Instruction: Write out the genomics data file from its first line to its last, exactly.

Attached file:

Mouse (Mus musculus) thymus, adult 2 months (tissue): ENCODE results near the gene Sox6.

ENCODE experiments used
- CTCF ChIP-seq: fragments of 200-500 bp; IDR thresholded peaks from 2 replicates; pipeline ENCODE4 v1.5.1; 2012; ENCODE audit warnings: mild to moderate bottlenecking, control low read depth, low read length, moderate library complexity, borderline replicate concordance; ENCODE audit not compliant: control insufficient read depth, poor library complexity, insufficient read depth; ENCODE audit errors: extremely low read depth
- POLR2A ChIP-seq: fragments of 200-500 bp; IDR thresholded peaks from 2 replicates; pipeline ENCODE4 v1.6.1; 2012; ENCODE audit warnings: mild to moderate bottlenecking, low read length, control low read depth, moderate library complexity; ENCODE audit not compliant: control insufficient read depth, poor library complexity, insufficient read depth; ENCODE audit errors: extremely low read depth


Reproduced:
Mouse (Mus musculus) thymus, adult 2 months (tissue): ENCODE results near the gene Sox6.

ENCODE experiments used
- CTCF ChIP-seq: fragments of 200-500 bp; IDR thresholded peaks from 2 replicates; pipeline ENCODE4 v1.5.1; 2012; ENCODE audit warnings: mild to moderate bottlenecking, control low read depth, low read length, moderate library complexity, borderline replicate concordance; ENCODE audit not compliant: control insufficient read depth, poor library complexity, insufficient read depth; ENCODE audit errors: extremely low read depth
- POLR2A ChIP-seq: fragments of 200-500 bp; IDR thresholded peaks from 2 replicates; pipeline ENCODE4 v1.6.1; 2012; ENCODE audit warnings: mild to moderate bottlenecking, low read length, control low read depth, moderate library complexity; ENCODE audit not compliant: control insufficient read depth, poor library complexity, insufficient read depth; ENCODE audit errors: extremely low read depth